Carlson renames cruise line Regent Seven Seas

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NEW YORK -- Marilyn Carlson Nelson, chairwoman and CEO of Carlson Cos., made it official last week: She waved a wand (literally) and named the firms cruise business Regent Seven Seas Cruises, leaving behind the previous name, Radisson Seven Seas Cruises.

Carlson is merging two upscale businesses, the cruise operation and Regent International Hotels, under a common brand. The company said it chose a name most suggestive of luxury.

Radisson Seven Seas has been pondering a name change for several years. One might ask why the new name and the merger hadnt happened sooner. We earned our way into this, Nelson said. 

Picking up her thought, Jay Witzel, CEO of Carlson Hotels and Carlson Cruises, said that by building a luxury cruise business from the ground up, Carlson proved to itself that it should bring together the brands under the Regent name. Carlson has operated the five-star Regent hotel chain since 1997.

It has been a journey, Witzel said.

Mark Conroy, newly named president of the Regent business on land as well as at sea, said the cruise line is in a position to help in the development and growth of the hotel business, which has eight properties but will open nine more in the next two years.

In its early phases, by contrast, the fledgling cruise line benefitted from its association with the Radisson hotel business, said Conroy, who was president and CEO of Radisson Seven Seas Cruises.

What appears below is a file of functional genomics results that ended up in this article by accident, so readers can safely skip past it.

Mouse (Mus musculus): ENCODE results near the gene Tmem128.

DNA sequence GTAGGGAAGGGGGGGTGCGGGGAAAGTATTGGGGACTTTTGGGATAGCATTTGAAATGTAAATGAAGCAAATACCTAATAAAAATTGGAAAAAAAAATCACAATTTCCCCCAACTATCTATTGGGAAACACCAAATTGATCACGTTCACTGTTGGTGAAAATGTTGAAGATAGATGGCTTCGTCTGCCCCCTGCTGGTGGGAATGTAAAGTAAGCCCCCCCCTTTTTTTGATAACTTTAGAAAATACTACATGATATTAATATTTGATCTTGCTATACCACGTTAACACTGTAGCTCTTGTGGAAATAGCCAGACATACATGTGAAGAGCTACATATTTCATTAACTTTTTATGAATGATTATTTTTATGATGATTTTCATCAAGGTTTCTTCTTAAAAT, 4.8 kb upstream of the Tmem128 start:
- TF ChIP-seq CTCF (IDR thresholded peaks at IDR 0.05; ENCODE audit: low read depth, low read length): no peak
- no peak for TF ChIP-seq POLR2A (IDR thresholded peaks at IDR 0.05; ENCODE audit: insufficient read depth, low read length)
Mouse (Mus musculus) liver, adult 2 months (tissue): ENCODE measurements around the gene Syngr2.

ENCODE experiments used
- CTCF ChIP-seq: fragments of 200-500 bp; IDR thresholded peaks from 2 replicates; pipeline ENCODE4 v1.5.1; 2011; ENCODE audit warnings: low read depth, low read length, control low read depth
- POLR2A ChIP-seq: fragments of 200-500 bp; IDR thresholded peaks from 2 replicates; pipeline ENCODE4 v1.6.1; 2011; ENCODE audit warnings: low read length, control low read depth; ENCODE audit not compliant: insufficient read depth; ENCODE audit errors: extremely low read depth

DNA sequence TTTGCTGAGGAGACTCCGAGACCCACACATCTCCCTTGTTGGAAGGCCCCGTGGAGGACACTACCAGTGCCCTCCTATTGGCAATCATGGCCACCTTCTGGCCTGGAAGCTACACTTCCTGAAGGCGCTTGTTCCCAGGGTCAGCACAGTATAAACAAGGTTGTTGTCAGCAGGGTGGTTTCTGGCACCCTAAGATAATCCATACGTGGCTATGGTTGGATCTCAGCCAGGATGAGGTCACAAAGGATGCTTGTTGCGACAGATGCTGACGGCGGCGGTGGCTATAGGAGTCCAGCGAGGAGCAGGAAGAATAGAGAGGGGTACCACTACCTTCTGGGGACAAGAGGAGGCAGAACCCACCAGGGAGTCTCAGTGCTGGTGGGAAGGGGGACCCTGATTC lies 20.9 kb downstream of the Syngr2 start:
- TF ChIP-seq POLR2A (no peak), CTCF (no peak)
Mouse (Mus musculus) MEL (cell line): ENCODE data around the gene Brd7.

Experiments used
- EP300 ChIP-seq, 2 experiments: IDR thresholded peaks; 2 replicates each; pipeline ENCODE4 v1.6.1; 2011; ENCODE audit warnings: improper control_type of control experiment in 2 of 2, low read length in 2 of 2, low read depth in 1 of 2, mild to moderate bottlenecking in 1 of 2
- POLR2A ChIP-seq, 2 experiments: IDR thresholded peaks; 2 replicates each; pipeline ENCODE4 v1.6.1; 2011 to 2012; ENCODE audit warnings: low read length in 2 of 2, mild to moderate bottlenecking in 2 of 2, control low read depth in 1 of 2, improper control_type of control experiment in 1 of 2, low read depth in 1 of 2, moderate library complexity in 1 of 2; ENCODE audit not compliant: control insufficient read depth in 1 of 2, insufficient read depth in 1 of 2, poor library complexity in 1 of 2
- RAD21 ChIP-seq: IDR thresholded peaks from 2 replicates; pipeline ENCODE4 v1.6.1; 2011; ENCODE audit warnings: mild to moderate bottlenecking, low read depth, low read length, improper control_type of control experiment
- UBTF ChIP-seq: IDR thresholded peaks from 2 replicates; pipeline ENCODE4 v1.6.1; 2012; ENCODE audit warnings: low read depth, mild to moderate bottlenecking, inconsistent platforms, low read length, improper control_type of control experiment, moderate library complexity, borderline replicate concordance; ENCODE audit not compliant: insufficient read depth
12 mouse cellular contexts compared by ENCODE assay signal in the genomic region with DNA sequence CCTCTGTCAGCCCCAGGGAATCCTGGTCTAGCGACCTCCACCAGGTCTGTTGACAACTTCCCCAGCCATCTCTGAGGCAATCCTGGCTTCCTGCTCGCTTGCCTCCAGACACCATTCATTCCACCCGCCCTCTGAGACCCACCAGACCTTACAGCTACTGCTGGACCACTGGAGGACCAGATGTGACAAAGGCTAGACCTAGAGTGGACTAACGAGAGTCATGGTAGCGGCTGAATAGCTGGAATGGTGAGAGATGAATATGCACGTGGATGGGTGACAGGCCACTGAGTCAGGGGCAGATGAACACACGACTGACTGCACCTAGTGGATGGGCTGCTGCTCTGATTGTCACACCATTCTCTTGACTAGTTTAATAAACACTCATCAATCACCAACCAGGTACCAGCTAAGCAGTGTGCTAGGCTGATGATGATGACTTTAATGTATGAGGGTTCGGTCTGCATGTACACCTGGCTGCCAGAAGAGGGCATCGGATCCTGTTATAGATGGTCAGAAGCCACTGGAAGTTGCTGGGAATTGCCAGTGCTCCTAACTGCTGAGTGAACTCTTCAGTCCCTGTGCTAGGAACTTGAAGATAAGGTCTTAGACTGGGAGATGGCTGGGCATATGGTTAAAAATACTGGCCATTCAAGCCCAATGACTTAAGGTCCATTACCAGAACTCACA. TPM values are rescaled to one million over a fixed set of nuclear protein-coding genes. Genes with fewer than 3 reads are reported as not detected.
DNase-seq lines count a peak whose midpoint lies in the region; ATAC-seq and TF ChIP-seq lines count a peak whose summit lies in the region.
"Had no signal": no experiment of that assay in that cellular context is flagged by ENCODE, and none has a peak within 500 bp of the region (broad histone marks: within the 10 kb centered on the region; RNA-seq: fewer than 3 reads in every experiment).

In conjunction with the realignment, Carlson announced a fleetwide upgrade to the Regent ships and stepped up the firms commitment to the global luxury market.

Over the next 18 months, Witzel said, travel agents and customers will see enhanced suite design, decor, amenities and technology. Regent also will roll out or expand products and services on its four ships.

Physical changes, described as a multimillion-dollar investment, will include upgrades to all soft goods in guest suites and public spaces. New technology will encompass flat-screen TVs, DVD players, clocks and, in top-category suites, iPod music systems.

Also, high-speed wireless Internet access and cell phone service will be available on the ships. Work will begin first on the Seven Seas Mariner on April 18.

The cruise line had previously rolled out, in a soft launch last year, its Regent Travel Concierge program, designed to help passengers customize their experiences. Guests can choose from a variety of Concierge Collection land trips, but they may also arrange -- in advance of travel -- tour and hotel arrangements or dinner reservations. 

The line also had previously launched its Circles of Interest program, which enables cruisers, on select departures, to join small circles of travelers who share a common interest. The group shares workshops, classes, lectures and customized tours led by experts on the featured topic.

Carlson said the Circles concept will be expanded with 10 themes in 2006: antiques, jewelry and shopping; art design and museums; the environment and marine life; exploration and wellness; families and friends; food and wine; history, archaeology and literature; the performing arts; photography; and romance.

Nelson said the company is committed to the growing global luxury market, and I think of it as redefining luxury.

For Regent, Nelson said, the meaning of luxury comes down to three things: choice (offering the broadest possible range of options), access (often on an exclusive basis to atypical attractions) and intimacy (a personalized experience).

To contact the reporter who wrote this article, send e-mail to Nadine Godwin at [email protected].

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